People with disabilities would generally rather not have to rely on income support like Assured Income for the Severely Handicapped (AISH) or other disability benefits.
Then again, most people would rather not deal with a disability at all.
In a previous column, I noted how the provincial government is failing vulnerable Albertans by not increasing disability benefits.
Since that column was published, I’ve had people living in the disabled community tell me that it’s not just the province failing those with disabilities.
According to one person living on AISH, they can only collect that benefit until age 65.
Once they hit that age, they are removed from that income support and switched over to old-age security.
The problem is, as hard as it is to get by on AISH, with the disability amount being well under the poverty line, the old-age security pension is even less.
Compounding that issue is that medication coverage for seniors varies by region, if jurisdictions have coverage at all.
One person, currently on AISH, who will be transitioned to old-age pension within the next five years has been told that barring any increases between now and than, their income will be reduced to in between $600 and $1,300 a month, with minimal medication coverage.
At best, that is a $400 drop from the AISH allotment. At worst, it’s dropping income by nearly two-thirds.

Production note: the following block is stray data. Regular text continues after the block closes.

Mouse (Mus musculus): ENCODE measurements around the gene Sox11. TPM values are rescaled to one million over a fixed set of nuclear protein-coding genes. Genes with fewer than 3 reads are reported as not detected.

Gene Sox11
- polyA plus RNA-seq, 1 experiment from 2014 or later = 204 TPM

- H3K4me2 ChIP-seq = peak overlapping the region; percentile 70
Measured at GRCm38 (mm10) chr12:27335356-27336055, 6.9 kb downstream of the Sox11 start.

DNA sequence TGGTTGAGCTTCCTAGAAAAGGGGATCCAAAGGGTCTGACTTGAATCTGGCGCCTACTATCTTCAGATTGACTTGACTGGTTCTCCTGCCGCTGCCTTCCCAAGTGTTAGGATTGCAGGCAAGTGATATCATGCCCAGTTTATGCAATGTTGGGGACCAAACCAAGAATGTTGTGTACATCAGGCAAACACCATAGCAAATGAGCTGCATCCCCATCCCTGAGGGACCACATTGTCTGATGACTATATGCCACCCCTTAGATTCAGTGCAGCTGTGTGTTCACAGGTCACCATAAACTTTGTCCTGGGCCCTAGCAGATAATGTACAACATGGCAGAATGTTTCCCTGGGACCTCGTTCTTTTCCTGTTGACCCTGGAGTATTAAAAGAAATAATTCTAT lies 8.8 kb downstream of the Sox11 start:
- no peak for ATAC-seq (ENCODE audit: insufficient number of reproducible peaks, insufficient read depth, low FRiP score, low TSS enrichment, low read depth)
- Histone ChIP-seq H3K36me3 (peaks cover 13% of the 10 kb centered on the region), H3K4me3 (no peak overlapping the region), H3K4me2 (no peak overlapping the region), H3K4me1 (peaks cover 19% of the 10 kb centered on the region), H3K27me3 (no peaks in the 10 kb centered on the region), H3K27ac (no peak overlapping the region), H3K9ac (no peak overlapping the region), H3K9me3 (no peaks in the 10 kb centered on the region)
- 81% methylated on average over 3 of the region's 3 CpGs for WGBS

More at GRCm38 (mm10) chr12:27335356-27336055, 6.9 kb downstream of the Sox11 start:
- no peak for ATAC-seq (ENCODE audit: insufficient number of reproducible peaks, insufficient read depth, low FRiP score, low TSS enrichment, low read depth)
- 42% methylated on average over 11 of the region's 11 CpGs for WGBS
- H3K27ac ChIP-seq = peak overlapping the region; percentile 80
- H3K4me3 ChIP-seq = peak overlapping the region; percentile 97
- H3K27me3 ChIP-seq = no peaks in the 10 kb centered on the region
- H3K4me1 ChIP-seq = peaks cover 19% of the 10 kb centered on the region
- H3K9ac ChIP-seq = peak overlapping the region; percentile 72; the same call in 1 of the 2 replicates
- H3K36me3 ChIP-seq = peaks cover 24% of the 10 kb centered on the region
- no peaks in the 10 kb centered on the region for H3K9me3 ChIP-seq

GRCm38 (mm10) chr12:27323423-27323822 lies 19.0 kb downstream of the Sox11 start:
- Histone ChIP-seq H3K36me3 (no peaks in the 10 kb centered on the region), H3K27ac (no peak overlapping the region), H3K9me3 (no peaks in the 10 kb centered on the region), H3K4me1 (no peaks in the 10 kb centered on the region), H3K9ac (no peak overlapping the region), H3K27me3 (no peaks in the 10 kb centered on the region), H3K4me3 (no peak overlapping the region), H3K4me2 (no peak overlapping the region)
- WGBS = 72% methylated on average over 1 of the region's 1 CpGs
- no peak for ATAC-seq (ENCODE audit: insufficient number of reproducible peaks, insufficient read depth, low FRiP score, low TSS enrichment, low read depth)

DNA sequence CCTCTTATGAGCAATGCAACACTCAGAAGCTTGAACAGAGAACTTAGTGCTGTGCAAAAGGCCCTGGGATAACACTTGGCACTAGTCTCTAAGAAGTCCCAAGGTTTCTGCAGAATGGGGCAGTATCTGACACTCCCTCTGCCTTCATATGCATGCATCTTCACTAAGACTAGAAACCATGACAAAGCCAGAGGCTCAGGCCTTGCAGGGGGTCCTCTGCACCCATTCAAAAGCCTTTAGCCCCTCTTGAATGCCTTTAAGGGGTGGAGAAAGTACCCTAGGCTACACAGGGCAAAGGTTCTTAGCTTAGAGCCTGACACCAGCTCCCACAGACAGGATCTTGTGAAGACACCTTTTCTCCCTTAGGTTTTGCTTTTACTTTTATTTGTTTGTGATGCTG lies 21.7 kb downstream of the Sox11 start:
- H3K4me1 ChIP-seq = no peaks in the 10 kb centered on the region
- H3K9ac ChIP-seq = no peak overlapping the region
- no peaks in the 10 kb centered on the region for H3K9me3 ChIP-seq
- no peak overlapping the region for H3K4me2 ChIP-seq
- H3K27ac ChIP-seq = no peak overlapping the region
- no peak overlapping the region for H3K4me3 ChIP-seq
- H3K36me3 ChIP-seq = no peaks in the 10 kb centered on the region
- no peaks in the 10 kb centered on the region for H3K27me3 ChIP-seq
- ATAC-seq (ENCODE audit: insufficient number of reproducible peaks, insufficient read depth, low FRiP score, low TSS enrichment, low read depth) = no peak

There are two glaring problems here.
First, disabilities don’t magically go away when someone turns 65.
If anything, illnesses, disabilities and other maladies are liable to get worse, not better, so cutting someone off when they are even more vulnerable is just cruel and punishing for no good reason.
Second, the message the federal government and the provinces are sending to the seniors, to the people who built this country, is that they don’t matter.
English Ambassador to the United Nations Matthew Rycroft said during a Security Council debate, “How a society treats its most vulnerable is always the measure of its humanity.”
If that is indeed a true measure of a society’s humanity, Alberta, and Canada as whole get a failing grade.
The frustrating part is, the government knows where the poverty line is. When the government introduced the Canadian Emergency Response Benefit (CERB), the payments for people were around the $2,000 mark because the government knew that was the bare minimum most people needed to get by.
I get it, social programs cost money. I do see the benefit in balancing the province’s, and country’s, books.
But, I also believe in treating people with humanity and compassion, something which neither government does with the most vulnerable.
Our governments need to do better.
We need to quit leaving the most vulnerable behind.